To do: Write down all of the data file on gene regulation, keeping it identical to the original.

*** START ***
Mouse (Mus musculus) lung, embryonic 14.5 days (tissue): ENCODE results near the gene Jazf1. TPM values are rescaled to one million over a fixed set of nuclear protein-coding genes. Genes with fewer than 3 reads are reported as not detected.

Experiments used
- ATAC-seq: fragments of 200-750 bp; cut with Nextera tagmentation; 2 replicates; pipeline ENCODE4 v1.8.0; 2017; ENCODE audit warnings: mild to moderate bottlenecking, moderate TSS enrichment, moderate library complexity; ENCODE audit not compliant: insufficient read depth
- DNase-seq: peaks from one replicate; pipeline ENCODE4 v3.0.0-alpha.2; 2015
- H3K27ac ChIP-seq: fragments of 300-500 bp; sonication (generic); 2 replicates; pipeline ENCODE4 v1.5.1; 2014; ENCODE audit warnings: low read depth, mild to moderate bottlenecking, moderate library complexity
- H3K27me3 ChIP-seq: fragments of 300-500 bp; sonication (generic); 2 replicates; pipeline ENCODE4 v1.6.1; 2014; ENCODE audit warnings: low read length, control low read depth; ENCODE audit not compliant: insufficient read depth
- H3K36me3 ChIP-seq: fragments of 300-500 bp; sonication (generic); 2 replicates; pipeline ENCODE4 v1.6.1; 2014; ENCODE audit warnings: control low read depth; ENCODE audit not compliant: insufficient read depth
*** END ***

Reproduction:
Mouse (Mus musculus) lung, embryonic 14.5 days (tissue): ENCODE results near the gene Jazf1. TPM values are rescaled to one million over a fixed set of nuclear protein-coding genes. Genes with fewer than 3 reads are reported as not detected.

Experiments used
- ATAC-seq: fragments of 200-750 bp; cut with Nextera tagmentation; 2 replicates; pipeline ENCODE4 v1.8.0; 2017; ENCODE audit warnings: mild to moderate bottlenecking, moderate TSS enrichment, moderate library complexity; ENCODE audit not compliant: insufficient read depth
- DNase-seq: peaks from one replicate; pipeline ENCODE4 v3.0.0-alpha.2; 2015
- H3K27ac ChIP-seq: fragments of 300-500 bp; sonication (generic); 2 replicates; pipeline ENCODE4 v1.5.1; 2014; ENCODE audit warnings: low read depth, mild to moderate bottlenecking, moderate library complexity
- H3K27me3 ChIP-seq: fragments of 300-500 bp; sonication (generic); 2 replicates; pipeline ENCODE4 v1.6.1; 2014; ENCODE audit warnings: low read length, control low read depth; ENCODE audit not compliant: insufficient read depth
- H3K36me3 ChIP-seq: fragments of 300-500 bp; sonication (generic); 2 replicates; pipeline ENCODE4 v1.6.1; 2014; ENCODE audit warnings: control low read depth; ENCODE audit not compliant: insufficient read depth